Len Wassmer describes himself as a cynic.
But he didn’t sound like one as he sat near his Naples City Dock boat slip one recent afternoon.
He explained how everyone helped to get his commercial catamaran, Sweet Liberty, back in the water after near devastation by Hurricane Wilma. His list included everyone from his own crew to U.S. Coast Guard officers.
The damage could have taken six months to repair but took barely eight weeks, and he was able to resume business two days before Christmas, Wassmer said.
Workers at Bob & Annie’s Boatyard in Saint James City on Pine Island in Lee County were still varnishing the Sweet Liberty as Wassmer pulled the repaired vessel out of the slip, he said, laughing at the memory.
Wassmer refers to Sweet Liberty’s damage as “wounds.” He uses the word “injuries.”
He does this while praising U.S. Coast Guard officer Mike Hammond, who Wassmer said visited Bob & Annie’s each step of the way to certify the repairs were done properly.
Hammond “came by when the injury had been cleaned,” Wassmer said.
Then, Hammond came back when the new wood was applied.
“He came in on Sunday, on his own time. He came back on Monday night on his own time,” Wassmer said of Hammond’s visits to Bob & Annie’s.
Built by Gold Coast in St. Croix in the U.S. Virgin Islands, the Sweet Liberty is a 53-foot double-hulled catamaran that can easily accommodate 49, but Wassmer never takes out more than about 40 customers on the cruises he operates up to three times a day.
On the morning of Oct. 24, the boat’s mooring lines broke, and Wilma’s strong winds blew the Sweet Liberty onto the rocks. Then the wind pulled the boat off of the rocks, and slammed it back into the docks.
“She was impaled on the dock ... at 17th Avenue South,” said Wassmer, 58, a New England transplant who relocated to Naples 15 years ago.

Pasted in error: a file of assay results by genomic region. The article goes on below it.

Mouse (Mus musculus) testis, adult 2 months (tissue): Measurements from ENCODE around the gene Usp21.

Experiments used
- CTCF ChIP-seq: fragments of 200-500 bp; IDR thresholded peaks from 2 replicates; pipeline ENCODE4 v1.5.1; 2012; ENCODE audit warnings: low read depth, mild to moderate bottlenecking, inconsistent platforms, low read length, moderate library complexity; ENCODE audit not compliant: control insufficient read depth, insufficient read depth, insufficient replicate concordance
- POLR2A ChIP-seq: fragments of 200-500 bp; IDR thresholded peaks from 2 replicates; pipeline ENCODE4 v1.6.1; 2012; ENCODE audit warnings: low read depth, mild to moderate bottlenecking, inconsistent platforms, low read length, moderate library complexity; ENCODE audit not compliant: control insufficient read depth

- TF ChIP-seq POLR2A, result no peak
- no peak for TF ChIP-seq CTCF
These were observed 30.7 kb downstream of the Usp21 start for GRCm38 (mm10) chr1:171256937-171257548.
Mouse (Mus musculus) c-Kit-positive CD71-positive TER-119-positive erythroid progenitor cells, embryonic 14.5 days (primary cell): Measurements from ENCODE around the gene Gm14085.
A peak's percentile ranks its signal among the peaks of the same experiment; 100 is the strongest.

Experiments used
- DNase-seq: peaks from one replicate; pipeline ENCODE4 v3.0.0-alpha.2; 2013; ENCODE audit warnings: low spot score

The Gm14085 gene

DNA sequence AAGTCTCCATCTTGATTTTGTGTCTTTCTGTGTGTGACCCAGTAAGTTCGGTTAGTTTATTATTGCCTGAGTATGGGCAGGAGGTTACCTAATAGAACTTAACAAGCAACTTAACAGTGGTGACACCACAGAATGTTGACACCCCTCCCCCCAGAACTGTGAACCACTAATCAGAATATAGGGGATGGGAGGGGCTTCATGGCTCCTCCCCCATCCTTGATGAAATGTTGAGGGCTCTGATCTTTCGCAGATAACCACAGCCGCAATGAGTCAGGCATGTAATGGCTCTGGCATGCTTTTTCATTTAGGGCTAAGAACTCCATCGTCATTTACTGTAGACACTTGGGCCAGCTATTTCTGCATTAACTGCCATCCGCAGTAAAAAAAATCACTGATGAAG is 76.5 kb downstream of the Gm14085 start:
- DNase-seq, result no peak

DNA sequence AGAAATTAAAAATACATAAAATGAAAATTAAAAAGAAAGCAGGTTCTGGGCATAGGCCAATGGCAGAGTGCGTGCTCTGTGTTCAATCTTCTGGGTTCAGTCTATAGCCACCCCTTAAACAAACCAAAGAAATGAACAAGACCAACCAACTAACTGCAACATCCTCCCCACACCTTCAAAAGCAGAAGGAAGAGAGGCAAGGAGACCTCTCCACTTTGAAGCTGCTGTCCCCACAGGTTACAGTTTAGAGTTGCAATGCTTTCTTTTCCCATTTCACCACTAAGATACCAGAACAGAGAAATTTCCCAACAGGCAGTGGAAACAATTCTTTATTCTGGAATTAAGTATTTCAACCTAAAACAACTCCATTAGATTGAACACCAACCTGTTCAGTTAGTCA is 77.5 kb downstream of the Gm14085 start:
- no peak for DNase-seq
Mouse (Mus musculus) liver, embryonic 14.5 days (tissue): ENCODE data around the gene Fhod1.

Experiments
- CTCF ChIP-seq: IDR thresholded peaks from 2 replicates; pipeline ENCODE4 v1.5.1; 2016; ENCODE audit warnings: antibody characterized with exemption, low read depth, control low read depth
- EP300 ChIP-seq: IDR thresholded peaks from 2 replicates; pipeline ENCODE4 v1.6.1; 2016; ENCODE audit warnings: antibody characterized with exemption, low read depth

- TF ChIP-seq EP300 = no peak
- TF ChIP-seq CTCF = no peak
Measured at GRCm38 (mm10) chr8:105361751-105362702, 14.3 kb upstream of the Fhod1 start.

That resulted in gashes eight to nine feet on either side of the 15-year-old catamaran. Wounds that ate right through the five to seven layers of wood.
Between salvage fees, boat yard work and payment to his own crew, Wassmer said the original rescue and repair estimate was $100,000.
In order to afford the necessary work, he took out a second mortgage on his Gail Boulevard home.
Wassmer chose Bob & Annie’s to do the repairs because they’ve cared for Sweet Liberty since her first launch.
“They’re ‘multi-hull freaks,’” he said of Bob & Annie’s, specifically Bob Conover.
Conover said Wassmer has been a longtime customer. When asked how he repaired the catamaran so quickly, Conover was humble and matter-of-fact.
“We threw all of our people into it and got it done,” he said simply. “We bust our hump to get commercial boats back into the water so those guys can make a living.”
Wassmer is undeniably grateful to Bob & Annie’s, but speaks of one craftsman with something close to reverence.
“If it weren’t for one man, (the job) would have taken four months,” Wassmer said.
That man is Ray Corriveau, a fourth-generation boat builder, whom Wassmer met last year.
“He’s a master craftsman. The other guys know boats, but not like him,” he said, describing the two-week process just to lay open the hole, hand-chiseling through each layer.
When the job was done, the guys at Bob & Annie’s said they were amazed at the quality of work in Gold Coast vessels, Wassmer said.
“They said, ‘We have a whole new respect for Gold Coast boats,’” Wassmer said.
Gold Coast spokesman Rich Difede was modest about company-constructed vessels that recovered from hurricane damage.
“There are many stories and many boats which have been damaged and repaired,” Difede wrote in an e-mail. “One boat was brand new and punctured by another boat and partially sunk during Hurricane Hugo (in 1989). She was repaired and two weeks later sailed from St. Croix to Maui.”
Wassmer was also pleased by how quickly his Ace Insurance agent sprang into action, as well as his bank, a local AmSouth branch — one to get his insurance claim filed and refunded; the other to negotiate a gap loan.
Wassmer was more inclined to credit human nature than supernatural intervention.
“I don’t believe in miracles,” Wassmer said, reiterating how everyone worked hard and fast.
“I got my baby back the Thursday before Christmas, because on the last day (at Bob & Annie’s), there were 10 to 12 people working on this boat,” he said.